* * * * * * * * * * * * * * *

Welsh Assembly unanimous support for ASW workers
23 January 2019

In a motion proposed today by Bethan Sayed (Plaid Cymru), the Welsh Assemby unanimously called on the governement to review the terms of the FAS and PPF schemes in respect of the former Allied Steel and Wire employees, particularly in respect to the lack of pre-1997 indexation and the restriction to 90%. The detailed motion is available here and you can watch the debate here. Thank you to all of the Welsh Assembly members who supported our campaign - we really appreciate it!

* * * * * * * * * * * * * * *

Andrew Parr R.I.P
22 January 2019

It is with great sadness that we report the death of one of the key founding members and leaders of the Pensions Action Group, and much-loved friend, Andrew Parr. Our full obituary appears here.

* * * * * * * * * * * * * * *

Update on PPF/ECJ Progress
21 December 2018

The PPF have continued to work on their methodology for implementing the ECJ decision (see below), including how they will handle any missing data, and future inflation and mortality assumptions. The full article is on the PPF website here.

* * * * * * * * * * * * * * *

Details of PPF Plan to Implement ECJ Decision
5 November 2018

The PPF have now released a more detailed plan of how they intend to implement the ECJ decision (see below), including examples. Full details are available from the PPF here.

* * * * * * * * * * * * * * *

Further PPF Response to ECJ decision
15 October 2018

The Pension Protection Fund (who administer both the PPF and FAS schemes) have given further details on the approach that they intend to take in meeting the new requirements arising from the ECJ decision described below. In essence, they intend to value the benefits which a member would have received had his scheme not wound up (by getting an actuarial valuation of how much it would cost to provide similar benefits) and compare that with the cost of the benefits which they will receive from the PPF or FAS under current rules, using the same methodology. If the FAS/PPF value is less than half of the scheme value, they will increase the payments until the value is equal to half of the scheme value (ignoring the cap). In this way they intend to comply with the judgement without having to redesign their benefits framework. The main side-effect will be for the payments to qualifying members to be front-loaded because the PPF/FAS indexation is likely to be less generous than the scheme, and so higher initial payments will be needed to offset this.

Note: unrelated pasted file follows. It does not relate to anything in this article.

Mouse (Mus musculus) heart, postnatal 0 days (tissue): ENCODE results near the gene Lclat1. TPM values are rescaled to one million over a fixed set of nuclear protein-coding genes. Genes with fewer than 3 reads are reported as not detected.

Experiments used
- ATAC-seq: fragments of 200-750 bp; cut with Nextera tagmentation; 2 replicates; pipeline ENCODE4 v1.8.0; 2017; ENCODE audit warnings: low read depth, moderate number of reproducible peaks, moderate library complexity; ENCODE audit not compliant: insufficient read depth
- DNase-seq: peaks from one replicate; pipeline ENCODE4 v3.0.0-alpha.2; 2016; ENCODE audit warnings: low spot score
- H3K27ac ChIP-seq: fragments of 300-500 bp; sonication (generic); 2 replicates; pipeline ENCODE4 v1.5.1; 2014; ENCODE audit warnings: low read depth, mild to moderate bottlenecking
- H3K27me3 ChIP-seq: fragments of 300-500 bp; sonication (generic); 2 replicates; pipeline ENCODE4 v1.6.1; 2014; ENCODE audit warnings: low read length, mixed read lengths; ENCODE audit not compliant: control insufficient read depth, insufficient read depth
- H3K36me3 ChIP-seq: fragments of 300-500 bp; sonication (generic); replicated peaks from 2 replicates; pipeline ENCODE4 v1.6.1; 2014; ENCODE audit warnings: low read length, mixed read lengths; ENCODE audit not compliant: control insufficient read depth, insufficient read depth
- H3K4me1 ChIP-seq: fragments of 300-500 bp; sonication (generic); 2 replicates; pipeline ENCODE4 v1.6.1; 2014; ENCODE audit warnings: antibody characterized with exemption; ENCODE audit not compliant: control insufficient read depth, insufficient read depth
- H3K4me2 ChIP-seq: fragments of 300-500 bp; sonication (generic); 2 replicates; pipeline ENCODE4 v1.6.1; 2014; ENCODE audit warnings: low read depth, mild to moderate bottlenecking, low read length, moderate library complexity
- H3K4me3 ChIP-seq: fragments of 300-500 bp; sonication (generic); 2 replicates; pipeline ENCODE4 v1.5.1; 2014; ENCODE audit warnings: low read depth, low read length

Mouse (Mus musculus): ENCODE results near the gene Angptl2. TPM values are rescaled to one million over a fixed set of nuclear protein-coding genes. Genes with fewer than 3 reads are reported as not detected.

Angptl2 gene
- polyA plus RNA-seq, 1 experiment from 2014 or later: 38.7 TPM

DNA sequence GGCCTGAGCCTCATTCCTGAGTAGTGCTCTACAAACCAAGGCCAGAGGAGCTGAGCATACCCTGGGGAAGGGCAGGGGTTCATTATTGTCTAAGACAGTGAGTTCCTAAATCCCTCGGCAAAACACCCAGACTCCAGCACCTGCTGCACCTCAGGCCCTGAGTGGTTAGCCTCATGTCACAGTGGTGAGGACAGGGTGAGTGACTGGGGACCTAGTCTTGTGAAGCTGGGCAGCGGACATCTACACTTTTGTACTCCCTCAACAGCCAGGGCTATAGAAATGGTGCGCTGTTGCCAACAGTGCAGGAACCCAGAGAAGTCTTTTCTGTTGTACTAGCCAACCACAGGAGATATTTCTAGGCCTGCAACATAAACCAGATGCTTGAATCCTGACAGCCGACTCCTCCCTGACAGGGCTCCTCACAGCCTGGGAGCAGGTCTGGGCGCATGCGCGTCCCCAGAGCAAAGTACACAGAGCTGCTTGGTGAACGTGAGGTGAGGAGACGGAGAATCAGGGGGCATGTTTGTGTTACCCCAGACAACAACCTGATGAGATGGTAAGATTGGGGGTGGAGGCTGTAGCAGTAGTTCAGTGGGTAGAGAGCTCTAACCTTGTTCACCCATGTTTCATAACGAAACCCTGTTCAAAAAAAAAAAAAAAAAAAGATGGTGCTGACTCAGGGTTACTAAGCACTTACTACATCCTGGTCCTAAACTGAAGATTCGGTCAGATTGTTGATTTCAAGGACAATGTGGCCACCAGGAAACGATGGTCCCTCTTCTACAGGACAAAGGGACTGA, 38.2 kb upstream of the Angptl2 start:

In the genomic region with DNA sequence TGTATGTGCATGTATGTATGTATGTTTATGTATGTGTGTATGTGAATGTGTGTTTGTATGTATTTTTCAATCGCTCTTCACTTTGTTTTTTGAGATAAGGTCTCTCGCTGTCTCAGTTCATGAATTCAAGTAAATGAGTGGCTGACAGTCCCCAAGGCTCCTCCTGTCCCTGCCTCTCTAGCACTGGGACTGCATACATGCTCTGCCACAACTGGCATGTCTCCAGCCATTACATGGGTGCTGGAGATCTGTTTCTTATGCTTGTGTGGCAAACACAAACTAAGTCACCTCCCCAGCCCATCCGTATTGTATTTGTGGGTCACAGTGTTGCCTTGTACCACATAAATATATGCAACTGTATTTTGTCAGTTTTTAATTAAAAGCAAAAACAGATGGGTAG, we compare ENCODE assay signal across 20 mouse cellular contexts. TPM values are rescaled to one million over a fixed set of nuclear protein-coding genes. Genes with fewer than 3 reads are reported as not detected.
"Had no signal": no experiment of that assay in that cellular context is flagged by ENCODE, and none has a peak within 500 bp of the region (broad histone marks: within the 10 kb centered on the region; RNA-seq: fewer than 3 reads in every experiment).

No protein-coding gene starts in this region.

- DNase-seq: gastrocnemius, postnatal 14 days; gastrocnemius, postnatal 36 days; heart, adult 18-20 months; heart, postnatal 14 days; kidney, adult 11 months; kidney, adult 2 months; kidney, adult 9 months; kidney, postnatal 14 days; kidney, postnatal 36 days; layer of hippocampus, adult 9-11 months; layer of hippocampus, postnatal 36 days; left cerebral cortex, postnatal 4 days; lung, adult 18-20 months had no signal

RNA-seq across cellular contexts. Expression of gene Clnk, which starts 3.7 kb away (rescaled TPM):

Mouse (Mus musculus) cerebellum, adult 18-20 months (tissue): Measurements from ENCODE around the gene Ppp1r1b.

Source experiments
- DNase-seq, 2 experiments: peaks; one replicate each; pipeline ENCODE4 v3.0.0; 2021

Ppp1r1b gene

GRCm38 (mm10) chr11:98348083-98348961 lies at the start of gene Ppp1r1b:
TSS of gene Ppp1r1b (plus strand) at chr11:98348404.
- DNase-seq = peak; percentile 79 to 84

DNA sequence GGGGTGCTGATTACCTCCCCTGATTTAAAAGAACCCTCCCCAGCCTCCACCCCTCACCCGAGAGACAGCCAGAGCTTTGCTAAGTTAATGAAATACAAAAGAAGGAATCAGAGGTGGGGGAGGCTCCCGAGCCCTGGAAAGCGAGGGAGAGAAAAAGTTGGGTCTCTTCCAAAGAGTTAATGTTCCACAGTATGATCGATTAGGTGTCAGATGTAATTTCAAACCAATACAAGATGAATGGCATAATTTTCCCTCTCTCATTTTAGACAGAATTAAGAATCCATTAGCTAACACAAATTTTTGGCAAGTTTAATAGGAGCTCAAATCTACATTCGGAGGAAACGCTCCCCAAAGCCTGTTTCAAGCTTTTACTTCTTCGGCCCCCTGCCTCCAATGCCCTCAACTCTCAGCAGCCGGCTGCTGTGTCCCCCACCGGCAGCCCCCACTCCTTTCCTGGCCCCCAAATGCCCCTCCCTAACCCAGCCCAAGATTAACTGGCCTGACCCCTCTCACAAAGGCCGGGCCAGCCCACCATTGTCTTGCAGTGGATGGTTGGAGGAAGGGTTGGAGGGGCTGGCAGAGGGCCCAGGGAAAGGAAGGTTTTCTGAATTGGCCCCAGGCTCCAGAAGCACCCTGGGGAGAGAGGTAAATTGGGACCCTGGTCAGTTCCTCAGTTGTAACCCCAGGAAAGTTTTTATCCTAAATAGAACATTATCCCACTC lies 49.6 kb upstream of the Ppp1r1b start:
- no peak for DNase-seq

The full statement is available on the PPF website here.

* * * * * * * * * * * * * * *

Important Decision at the European Court of Justice
6 September 2018

The case before the European Court of Justice referred to below has now been decided and the full judgement released today. The judges have ruled in two important areas:

  1. where a company pension fund is wound up in deficit and the scheme is eligible for the FAS or PPF, each individual member must receive at least 50% of his promised benefits in each year of retirement; and
  2. individual members may take action against the government if this does not happen.
At present, the members most likely to benefit immediately are those who are affected by the cap. However, the ECJ made clear that by 'benefits' they meant all benefits allocated to the member, including indexation and survivor pension, rather than just the core benefits which the FAS and PPF currently take into account. Thus those people who had many years of service prior to 1997 or had indexation provisions greater than the legal minimum will be provided with some protection against inflation. In particular, the following provisions must now be included, where they were specified in the original scheme rules:
  • indexation in respect of service prior to 1997
  • indexation at a rate greater than 2%
  • minimum indexation levels
  • use of RPI rather than CPI
These provisions will not kick in until the level of payments is reduced to below 50% of the promised pension but should then be applied so that the payments do not fall further.

This is a stunning success and we offer our congratulations to the brave plaintiff who was prepared to risk so much in taking on the UK government in the highest courts.

The full judgement may be seen here, there is a description of its provisions here and the initial PPF response is on their website here.

* * * * * * * * * * * * * * *

Developments at the European Court of Justice
28 April 2018